Service providers see their ability to offer a differentiated service as the biggest challenge to delivering content over IP.
The findings are part a white paper from CCgroup and TVBEurope that looks at the impact of IP on broadcast service delivery and the vendor opportunity.
The white paper has been put together following a survey which aimed to provide an overview of the challenges broadcast service providers face in this transition to IP, and how technology vendors and service providers might begin to capture some of the exciting prospects that the move will ultimately yield.
Some 62 per cent of respondents said a differentiated service is the biggest challenge to delivering content over IP while just over half said they saw the ability to monetise TV services as the biggest challenge.
The third biggest challenge, and related to the first two, is the ability to keep subscriber loyalty in a world where consumers will quite happily hop from one service to another to get what they want.
Other findings of the white paper reveal 52 per cent of respondents say they believe IP will not become dominant as a content delivery medium until 2021 at the earliest.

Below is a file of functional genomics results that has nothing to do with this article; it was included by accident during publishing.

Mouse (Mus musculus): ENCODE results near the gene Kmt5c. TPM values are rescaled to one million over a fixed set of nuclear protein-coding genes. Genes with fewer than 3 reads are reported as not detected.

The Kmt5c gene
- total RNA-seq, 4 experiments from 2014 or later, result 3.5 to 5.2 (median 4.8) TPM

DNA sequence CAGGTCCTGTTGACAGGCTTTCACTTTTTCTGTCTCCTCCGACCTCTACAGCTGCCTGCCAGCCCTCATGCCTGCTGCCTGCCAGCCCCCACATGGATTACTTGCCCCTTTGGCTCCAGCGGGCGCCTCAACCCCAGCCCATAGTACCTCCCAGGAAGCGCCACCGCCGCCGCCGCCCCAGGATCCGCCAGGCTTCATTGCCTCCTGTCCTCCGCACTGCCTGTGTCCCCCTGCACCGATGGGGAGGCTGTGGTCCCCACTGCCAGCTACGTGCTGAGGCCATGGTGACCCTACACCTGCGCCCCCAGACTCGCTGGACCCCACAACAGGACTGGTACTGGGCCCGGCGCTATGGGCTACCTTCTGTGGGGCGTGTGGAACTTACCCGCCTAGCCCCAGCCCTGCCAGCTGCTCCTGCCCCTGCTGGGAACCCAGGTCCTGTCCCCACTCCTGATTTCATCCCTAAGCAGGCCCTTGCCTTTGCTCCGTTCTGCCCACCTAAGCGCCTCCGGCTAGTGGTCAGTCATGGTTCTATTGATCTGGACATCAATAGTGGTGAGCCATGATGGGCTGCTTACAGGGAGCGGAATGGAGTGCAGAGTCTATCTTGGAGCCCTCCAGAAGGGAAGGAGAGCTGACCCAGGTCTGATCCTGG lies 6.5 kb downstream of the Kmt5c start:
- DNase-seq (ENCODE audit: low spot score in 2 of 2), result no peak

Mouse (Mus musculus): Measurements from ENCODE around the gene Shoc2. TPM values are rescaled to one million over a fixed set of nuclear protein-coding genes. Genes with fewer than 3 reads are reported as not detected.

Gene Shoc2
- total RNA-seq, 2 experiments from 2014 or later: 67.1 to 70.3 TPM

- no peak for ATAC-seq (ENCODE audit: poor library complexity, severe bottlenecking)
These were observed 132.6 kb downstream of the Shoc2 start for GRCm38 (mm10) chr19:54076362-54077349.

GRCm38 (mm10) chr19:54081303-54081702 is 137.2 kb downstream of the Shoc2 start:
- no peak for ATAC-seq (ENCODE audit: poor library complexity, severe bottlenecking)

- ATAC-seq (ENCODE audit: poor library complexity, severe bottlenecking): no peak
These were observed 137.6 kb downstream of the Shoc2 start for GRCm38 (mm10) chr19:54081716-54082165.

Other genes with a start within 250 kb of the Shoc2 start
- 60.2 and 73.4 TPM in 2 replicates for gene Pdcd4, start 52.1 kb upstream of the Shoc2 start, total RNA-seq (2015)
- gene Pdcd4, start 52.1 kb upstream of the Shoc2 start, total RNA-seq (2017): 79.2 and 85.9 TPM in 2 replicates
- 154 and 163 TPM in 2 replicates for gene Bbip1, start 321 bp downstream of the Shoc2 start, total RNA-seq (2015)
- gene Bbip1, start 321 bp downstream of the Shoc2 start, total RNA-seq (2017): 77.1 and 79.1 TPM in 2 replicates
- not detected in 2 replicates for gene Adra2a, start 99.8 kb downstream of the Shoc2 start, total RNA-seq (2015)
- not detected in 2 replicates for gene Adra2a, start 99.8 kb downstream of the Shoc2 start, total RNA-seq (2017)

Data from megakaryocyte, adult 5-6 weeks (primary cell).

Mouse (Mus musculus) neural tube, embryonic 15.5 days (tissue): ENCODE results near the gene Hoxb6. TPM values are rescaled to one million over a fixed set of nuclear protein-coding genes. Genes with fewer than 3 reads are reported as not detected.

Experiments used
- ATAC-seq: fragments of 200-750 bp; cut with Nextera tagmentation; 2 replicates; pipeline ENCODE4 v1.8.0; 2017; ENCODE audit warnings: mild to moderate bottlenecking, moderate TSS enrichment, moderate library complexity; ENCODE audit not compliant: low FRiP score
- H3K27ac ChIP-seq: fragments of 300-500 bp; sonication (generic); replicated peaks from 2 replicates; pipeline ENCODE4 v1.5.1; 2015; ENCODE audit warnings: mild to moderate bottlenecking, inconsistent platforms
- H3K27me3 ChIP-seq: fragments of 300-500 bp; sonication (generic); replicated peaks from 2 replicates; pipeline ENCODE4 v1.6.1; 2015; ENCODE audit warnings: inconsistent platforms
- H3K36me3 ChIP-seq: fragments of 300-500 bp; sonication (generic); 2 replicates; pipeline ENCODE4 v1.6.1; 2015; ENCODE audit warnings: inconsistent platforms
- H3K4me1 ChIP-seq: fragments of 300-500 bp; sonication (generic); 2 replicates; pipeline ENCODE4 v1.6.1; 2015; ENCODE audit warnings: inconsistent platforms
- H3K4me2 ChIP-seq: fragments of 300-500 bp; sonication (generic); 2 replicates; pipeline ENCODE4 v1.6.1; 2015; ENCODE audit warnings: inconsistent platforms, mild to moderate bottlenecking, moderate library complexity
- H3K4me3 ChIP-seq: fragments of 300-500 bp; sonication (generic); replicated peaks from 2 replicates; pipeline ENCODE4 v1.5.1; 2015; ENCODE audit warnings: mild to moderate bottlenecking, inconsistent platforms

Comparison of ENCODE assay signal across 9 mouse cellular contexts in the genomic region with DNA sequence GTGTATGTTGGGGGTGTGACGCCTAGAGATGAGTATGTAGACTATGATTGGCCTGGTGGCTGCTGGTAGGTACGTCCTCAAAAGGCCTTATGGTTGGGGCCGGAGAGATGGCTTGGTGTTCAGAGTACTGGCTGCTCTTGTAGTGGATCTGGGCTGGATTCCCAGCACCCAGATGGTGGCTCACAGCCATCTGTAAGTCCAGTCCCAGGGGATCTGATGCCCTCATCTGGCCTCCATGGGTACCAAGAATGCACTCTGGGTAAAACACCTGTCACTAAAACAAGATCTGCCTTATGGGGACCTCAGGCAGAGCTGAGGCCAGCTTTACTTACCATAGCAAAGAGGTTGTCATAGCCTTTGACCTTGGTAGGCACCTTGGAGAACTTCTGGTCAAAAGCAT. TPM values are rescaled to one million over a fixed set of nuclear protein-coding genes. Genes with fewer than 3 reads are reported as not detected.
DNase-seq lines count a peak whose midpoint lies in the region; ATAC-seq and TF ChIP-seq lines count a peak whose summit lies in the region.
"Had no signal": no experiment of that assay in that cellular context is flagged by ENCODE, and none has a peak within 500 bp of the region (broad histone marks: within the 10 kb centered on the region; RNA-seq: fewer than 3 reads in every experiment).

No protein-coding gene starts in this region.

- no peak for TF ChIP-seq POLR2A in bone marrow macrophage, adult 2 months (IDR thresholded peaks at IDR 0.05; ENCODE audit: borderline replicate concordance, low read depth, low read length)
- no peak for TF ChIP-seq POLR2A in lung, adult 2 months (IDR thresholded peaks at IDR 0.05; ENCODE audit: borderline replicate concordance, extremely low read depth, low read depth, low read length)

Furthermore, 91 per cent of respondents said they expect to launch more services in the next three years, the bulk of which (57 per cent) will be OTT services packaged as part of an on-demand service.
More than half of broadcast service providers said that it has become harder to find the help they need from technology vendors with 64 per cent reporting the market has become too crowded and there are too many products/partners to review.
The white paper suggests the industry's transition to IP will depend on the ability of broadcasters and their supporting technology vendors to work harmoniously to overcome challenges. It says technology providers must work much harder to make themselves discoverable, heard, and easier to work with.